Dream Team doc goes behind the scenes of greatest team in history

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Early in the film we see tape of Jordan, Larry Bird and Magic Johnson trash-talking each other during a photo shoot for Sports Illustrated, and after Magic puts his arm on Jordan and jokes that "you can't get close to Michael because it's a foul," Jordan responds like a viper. "These old guys, they got arthritis," riffs Jordan. "They can't stand in one spot too long." Equally fun is John Stockton going unrecognized on Barcelona's famed Las Ramblas ("Have you been watching the Dream Team?" Stockton asks of some Americans, who have no idea he is part of the team).

There are multiple narratives throughout the film, including Jordan and Pippen's dislike for Isiah Thomas, the Pistons Hall of Famer who was left off the squad. ("I couldn't stand Isiah," Pippen tells the filmmakers. "I despised the way that he played the game. No, I did not want him on the team.")

Of course there is also plenty of basketball -- the team marched to a gold medal with an Olympic record average margin of victory of 43.8 points -- and two of the team's training camps have become part of basketball lure. First, there is the never-before-seen scrimmage in San Diego where a group of college All-Stars (led by Chris Webber, Bobby Hurley and Penny Hardaway) defeated the Dream Team by eight points. Though assistant coach Mike Krzyzewski insists coach Chuck Daly intentionally threw the game to get his team's attention, the fact remains the scoreboard read the following: College Select Team 62, Dream Team 54. "We were not into it," Johnson said. "And we paid for it."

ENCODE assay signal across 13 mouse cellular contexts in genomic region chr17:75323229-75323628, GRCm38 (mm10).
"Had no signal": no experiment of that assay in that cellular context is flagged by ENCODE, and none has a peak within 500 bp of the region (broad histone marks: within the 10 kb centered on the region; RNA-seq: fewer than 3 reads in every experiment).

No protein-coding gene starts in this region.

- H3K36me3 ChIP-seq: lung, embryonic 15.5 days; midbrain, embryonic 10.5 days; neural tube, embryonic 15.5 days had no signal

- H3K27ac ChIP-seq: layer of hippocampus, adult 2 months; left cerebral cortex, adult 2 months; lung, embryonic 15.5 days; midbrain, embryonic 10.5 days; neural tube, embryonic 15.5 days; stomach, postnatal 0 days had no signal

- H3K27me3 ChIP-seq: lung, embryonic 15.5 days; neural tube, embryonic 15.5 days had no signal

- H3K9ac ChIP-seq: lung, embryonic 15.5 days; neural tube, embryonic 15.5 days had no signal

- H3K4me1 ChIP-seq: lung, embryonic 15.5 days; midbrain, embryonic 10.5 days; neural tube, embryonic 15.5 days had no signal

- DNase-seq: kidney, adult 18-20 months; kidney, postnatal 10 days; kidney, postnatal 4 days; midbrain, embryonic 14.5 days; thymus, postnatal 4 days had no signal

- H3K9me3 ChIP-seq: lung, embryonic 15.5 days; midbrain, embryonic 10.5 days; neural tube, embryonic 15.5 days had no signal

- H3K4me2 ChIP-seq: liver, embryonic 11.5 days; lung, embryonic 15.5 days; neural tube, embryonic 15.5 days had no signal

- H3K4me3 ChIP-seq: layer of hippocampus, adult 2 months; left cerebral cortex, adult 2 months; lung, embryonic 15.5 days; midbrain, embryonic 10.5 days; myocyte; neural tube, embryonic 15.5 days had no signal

When the team later arrived in Monte Carlo for a six-day training camp prior to the Barcelona Olympics -- French newspapers referred to the American Dream Team squad as L'équipe de rêve -- Jordan and Magic were competing for the team's alpha-dog status. That narrative culminates with a famous pre-Olympic scrimmage featuring teams captained by Jordan and Johnson. "Every evaluation of Michael Jordan at that time was, 'He's good but he's not Magic Johnson,'" Jordan recalled. "And with my competitive nature, I wanted to use every little bit I could gather so I could gain an advantage."

All 12 members of the squad were interviewed for the film, a process that began with David Robinson in September 2011 and ended with Johnson in April.

"The games in Barcelona were anticlimactic," said Andy Thompson, the vice president of development for NBA Entertainment and a director on the film. "What was fascinating was taking 12 alpha males, 12 huge egos, and bringing them together over the course of six weeks. We tried to capture all of these different forces of nature colliding on and off the court with the hopes that we'd capture something away from the game," he said.

NBA Entertainment began work on the documentary more than a year ago, following the conclusion of the critically-acclaimed Once Brothers, the story of Vlade Divac's relationship with the late Drazen Petrovic. Thompson, the younger brother of former NBA power forward Mychal Thompson, was a producer for NBA Entertainment in 1992 and traveled with the team from its training camps through Barcelona. He cited his boss, Dion Cocoros, the vice president of original production for NBA Entertainment, and Zak Levitt, director of original production for NBA Entertainment, with shaping the film (which is narrated by actor Ed Burns) inside and outside the editing booth.

"This is the culmination of 20 years of shooting and storytelling and reshooting in HD, and this is the best thing we've produced by far," Thompson said. "There's a mystique behind these guys then because their lives were not open like it is now in the Twitter age. That whole mystique beyond this team is what helps propel the story."

Jordan was finally corralled Jan. 11 in Charlotte at a practice court at the Charlotte Bobcats facility. He told the film's producers that he would sit for a 15-minute interview, but he ended up sticking around for 45.

"He opened up to us about how he felt about Isiah Thomas, his relationship with Magic, and what he was willing to do to help bring home the gold," Thompson said. "It was a revelatory experience to hear Michael speak candidly about everything."

What's clear is how much the Dream Team experience meant to each of the 12 members. The film concludes with portrait shots of each member wearing his 1992 gold medal.

"Nothing in my life has ever felt like standing on that podium," recalled Barkley. "I was getting goosebumps."

As will every basketball fan who gets to relive this enjoyable ride of the greatest team ever assembled.